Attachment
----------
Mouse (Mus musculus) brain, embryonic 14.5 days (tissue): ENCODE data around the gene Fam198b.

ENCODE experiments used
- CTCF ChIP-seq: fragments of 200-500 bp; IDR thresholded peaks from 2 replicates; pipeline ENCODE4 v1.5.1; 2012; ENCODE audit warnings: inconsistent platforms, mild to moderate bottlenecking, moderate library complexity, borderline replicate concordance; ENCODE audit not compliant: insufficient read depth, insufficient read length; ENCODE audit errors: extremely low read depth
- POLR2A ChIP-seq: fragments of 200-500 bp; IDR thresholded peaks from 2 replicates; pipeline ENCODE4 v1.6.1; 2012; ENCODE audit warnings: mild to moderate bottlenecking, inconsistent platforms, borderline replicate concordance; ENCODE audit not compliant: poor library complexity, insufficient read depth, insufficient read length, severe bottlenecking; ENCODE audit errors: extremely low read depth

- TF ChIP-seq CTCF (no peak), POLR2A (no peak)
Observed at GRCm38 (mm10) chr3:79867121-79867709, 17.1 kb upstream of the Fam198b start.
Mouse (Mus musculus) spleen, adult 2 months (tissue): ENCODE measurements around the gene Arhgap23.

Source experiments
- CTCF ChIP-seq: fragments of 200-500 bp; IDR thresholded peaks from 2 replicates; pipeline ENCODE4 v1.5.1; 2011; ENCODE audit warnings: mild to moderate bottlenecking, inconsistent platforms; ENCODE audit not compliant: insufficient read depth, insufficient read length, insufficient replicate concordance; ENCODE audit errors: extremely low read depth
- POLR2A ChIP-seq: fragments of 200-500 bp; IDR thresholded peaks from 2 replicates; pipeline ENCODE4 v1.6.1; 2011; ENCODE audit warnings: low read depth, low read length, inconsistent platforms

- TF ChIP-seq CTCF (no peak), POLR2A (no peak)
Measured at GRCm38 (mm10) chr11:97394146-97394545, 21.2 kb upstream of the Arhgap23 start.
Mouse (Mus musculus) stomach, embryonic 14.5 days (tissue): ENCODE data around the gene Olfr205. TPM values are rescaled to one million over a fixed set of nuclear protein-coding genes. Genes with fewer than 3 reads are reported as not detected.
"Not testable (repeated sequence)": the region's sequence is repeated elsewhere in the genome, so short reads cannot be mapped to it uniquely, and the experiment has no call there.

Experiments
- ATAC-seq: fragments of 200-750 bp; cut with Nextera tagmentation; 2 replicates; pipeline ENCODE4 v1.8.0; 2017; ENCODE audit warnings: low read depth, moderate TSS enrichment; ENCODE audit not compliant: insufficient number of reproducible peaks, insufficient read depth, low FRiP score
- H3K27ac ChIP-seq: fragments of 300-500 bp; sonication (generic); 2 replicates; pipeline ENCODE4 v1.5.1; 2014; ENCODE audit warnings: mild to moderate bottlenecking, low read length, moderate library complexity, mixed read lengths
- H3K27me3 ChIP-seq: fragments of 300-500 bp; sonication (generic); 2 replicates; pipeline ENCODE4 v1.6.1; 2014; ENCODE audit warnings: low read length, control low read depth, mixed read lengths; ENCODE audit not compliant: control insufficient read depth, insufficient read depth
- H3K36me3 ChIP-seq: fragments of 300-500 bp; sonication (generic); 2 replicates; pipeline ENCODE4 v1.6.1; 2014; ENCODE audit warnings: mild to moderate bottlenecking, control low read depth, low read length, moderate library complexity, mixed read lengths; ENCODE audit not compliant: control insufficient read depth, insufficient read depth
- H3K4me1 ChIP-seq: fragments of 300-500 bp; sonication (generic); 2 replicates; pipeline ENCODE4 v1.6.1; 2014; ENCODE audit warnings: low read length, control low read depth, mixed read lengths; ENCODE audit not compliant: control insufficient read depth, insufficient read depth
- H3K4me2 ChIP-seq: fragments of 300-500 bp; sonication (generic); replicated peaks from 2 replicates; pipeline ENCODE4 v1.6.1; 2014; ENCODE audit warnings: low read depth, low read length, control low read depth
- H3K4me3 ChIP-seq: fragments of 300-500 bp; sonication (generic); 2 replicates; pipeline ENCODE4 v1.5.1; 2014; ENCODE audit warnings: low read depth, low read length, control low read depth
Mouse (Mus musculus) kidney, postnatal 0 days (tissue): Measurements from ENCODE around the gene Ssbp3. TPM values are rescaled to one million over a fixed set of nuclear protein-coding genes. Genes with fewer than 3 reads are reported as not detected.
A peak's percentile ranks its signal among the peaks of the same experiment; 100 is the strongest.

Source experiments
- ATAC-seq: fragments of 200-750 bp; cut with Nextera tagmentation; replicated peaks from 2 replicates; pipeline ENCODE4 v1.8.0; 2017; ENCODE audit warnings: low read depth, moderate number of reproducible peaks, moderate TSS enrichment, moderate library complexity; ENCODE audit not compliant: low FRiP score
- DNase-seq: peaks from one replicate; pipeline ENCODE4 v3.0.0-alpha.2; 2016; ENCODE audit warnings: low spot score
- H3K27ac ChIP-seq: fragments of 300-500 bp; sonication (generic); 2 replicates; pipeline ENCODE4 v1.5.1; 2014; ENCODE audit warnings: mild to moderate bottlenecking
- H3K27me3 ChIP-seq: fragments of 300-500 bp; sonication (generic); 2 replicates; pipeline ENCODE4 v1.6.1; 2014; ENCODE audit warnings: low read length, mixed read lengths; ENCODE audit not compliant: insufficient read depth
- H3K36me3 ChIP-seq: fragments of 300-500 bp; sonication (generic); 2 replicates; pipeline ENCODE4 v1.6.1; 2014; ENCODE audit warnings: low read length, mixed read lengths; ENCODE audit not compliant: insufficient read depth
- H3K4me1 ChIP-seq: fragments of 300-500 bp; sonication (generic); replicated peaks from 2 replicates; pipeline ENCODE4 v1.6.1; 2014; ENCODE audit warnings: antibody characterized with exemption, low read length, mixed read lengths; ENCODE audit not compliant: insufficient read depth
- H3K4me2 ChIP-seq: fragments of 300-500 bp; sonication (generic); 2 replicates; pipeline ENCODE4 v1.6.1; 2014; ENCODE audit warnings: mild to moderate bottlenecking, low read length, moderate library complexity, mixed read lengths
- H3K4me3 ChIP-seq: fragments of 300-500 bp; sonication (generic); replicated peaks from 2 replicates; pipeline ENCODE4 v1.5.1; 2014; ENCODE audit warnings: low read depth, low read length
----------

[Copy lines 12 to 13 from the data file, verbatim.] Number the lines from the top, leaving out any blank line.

Measured at GRCm38 (mm10) chr11:97394146-97394545, 21.2 kb upstream of the Arhgap23 start.
Mouse (Mus musculus) stomach, embryonic 14.5 days (tissue): ENCODE data around the gene Olfr205. TPM values are rescaled to one million over a fixed set of nuclear protein-coding genes. Genes with fewer than 3 reads are reported as not detected.